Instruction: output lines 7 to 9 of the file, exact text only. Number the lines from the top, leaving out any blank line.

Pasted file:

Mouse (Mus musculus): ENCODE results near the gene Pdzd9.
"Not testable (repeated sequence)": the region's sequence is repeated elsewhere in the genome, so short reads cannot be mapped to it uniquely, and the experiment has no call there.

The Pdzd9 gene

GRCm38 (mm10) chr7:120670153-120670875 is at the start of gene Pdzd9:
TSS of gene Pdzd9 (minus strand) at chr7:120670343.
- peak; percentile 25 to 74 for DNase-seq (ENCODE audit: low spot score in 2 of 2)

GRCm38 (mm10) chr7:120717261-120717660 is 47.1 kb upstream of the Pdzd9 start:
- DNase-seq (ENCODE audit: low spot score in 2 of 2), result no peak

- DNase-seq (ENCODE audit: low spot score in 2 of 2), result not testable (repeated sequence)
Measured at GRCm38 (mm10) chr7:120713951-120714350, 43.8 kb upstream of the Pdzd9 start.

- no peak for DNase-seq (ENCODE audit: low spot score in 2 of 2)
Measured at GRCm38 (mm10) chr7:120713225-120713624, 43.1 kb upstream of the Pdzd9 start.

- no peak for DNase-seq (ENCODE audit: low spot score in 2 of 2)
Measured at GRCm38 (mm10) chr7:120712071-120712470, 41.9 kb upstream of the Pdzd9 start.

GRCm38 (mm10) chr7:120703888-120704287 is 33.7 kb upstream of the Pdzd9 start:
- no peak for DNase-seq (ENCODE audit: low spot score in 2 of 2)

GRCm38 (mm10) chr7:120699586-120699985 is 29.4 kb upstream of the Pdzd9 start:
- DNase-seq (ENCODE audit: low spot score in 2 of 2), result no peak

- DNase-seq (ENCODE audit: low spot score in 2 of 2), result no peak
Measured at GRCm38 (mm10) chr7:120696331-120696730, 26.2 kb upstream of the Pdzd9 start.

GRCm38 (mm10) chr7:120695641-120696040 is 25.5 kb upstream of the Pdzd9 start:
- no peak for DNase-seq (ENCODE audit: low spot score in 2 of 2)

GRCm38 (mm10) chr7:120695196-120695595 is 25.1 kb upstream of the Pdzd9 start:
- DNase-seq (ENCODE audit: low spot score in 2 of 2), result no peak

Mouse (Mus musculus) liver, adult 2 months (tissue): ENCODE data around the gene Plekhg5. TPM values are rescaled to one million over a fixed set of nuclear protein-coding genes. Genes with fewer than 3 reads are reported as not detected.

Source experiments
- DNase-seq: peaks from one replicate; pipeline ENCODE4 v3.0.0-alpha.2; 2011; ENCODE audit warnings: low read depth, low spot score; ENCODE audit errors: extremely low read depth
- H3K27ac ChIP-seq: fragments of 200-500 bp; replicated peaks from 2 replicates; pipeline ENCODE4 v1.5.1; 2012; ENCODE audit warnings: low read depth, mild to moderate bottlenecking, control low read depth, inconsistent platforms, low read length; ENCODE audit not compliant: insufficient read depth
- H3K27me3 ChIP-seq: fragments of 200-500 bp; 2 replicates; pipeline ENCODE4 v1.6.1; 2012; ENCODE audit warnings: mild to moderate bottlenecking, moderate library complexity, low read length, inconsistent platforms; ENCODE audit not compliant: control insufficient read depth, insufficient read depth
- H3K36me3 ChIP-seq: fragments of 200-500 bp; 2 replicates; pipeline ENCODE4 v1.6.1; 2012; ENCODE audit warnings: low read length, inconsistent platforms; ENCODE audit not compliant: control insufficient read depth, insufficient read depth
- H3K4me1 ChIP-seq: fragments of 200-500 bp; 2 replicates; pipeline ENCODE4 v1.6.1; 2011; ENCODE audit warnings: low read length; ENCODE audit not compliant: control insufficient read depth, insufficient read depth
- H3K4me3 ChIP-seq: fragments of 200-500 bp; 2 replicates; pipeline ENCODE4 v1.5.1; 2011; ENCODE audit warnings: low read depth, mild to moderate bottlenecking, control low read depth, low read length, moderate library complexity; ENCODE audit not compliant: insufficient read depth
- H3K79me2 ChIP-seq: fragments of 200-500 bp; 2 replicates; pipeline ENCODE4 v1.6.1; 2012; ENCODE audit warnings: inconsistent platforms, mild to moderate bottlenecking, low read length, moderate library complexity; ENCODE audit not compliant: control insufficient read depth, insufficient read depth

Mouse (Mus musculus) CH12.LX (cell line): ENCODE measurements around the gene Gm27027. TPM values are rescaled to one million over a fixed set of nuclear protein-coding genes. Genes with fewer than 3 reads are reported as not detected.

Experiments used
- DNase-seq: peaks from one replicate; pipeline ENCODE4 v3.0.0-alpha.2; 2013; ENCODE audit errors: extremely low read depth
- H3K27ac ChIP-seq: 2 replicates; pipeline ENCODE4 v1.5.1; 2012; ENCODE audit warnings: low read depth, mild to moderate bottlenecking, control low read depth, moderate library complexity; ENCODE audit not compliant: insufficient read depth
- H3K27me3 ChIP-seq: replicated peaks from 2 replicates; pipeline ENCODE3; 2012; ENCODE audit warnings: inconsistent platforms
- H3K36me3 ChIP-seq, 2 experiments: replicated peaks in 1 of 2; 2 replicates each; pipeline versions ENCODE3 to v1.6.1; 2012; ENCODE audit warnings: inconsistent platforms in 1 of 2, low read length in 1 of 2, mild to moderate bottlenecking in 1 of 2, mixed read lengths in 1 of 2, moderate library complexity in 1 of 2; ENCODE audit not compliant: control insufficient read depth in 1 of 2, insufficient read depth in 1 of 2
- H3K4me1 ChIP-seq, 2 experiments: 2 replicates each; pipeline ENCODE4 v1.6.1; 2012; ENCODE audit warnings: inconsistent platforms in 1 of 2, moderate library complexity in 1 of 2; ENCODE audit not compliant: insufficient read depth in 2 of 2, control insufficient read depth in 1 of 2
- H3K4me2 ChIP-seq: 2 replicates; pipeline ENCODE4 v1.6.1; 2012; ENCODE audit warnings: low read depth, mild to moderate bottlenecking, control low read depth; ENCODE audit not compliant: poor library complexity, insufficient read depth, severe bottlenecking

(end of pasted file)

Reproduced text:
GRCm38 (mm10) chr7:120717261-120717660 is 47.1 kb upstream of the Pdzd9 start:
- DNase-seq (ENCODE audit: low spot score in 2 of 2), result no peak

- DNase-seq (ENCODE audit: low spot score in 2 of 2), result not testable (repeated sequence)